Okumura Roshi is translating a selection of Dogen’s poems, one for each month of the year.


Dogen Zenji’s September waka

In the fifth year of Kencho (1253), on the fifth day of the eighth lunar month, the Founder (Dogen Zenji) went to the capital, Kyoto. On the day he arrived, he composed a poem:

草の葉に かどでせる身の 木部山 雲にをかある 心地こそすれ
Kusa no ha ni / kadode seru mi no / konobeyama / kumo ni oka aru / kokochi koso sure

Having left [Eiheiji] while the leaves of grasses [were vigorous].
[When I arrived at the peak of] Konobeyama mountain,
I felt like I was walking within the clouds.

In the first lunar month of 1253, Dogen Zenji wrote Shobogenzo Hachidainingaku (Eight aspects of Great Beings’ awakening). The main part of this fascicle is a quote from the eight aspects of awakening in The Sutra of Buddha’s Final Teaching (Butsu Yuikyo gyo). He wrote very short comments before and after the quote. It seems that by this time he knew he was dying. Ejo, the successor of Dogen wrote in the afterward that the teaching on the eight aspects of awakening is Shakyamuni Buddha’s and also Dogen Zenji’s will for their descendants.

His disciples and supporters asked him to go to Kyoto to get some treatments. In the beginning of the eighth lunar month (September in the solar calendar), he left Eiheiji while the leaves of grasses were still vigorous. In Kenzeiki his Chinese poem about this travel is included:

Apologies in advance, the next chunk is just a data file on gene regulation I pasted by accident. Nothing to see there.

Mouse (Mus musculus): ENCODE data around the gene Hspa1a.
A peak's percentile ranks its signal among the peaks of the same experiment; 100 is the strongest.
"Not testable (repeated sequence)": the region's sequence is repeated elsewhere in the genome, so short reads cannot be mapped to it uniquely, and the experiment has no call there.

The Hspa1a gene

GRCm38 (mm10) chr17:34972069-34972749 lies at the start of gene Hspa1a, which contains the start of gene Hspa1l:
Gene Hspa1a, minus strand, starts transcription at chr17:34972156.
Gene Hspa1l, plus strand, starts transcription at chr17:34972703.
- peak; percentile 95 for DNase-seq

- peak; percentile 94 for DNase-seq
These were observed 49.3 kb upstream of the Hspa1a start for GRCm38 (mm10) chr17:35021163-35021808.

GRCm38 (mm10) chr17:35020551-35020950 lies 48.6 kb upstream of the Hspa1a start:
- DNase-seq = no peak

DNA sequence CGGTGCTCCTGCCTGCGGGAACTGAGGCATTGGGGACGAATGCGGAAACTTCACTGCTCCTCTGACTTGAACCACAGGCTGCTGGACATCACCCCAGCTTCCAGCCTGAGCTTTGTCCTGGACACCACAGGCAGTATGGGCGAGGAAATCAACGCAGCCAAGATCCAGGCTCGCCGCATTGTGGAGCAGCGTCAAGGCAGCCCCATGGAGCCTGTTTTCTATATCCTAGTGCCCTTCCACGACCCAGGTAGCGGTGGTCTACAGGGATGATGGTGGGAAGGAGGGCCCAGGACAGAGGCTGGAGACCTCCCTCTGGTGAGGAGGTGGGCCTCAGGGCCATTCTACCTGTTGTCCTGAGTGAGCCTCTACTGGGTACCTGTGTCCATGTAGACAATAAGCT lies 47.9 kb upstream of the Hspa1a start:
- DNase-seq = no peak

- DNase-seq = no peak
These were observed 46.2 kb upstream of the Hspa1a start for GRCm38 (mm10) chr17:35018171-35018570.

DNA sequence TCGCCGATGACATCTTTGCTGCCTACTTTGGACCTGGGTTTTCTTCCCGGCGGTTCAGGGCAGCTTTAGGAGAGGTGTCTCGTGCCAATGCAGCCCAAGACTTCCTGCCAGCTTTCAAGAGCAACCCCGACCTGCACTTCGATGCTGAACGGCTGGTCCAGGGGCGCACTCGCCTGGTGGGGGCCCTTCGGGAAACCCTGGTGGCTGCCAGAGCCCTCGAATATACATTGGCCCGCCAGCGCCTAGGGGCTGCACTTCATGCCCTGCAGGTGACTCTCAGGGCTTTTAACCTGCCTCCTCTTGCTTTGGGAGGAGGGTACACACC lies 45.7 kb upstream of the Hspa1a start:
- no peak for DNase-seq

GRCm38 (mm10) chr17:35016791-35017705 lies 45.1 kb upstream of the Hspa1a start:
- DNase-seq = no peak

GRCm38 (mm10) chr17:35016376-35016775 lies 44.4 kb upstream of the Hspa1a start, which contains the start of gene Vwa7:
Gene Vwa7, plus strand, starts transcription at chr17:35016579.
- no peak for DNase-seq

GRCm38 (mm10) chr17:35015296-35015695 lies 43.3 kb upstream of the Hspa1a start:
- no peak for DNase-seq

Having been eating rice of Eiheiji for ten years,
I have been lying in the sick bed for the last seven months.
I am going to the city to search for medicine.
The Tathagata allows me to meet the Medicine King.

In Kyoto, he stayed at the house of one of his lay students, Kakunen. This poem is about his travel from Eiheiji to Kyoto. This trip must have been extremely hard for his body. Not far from Eiheiji, on his way, there was a mountain named Konobeyama. On the top of the mountain, he took a break. Probably he knew this was the last time for him to see the mountains of Echizen, but he could not see them because the peaks were covered by misty clouds. Here clouds are symbolic of emptiness. Within emptiness, he was traveling with his sick body.

Copyright 2013 Sanshin Zen Community

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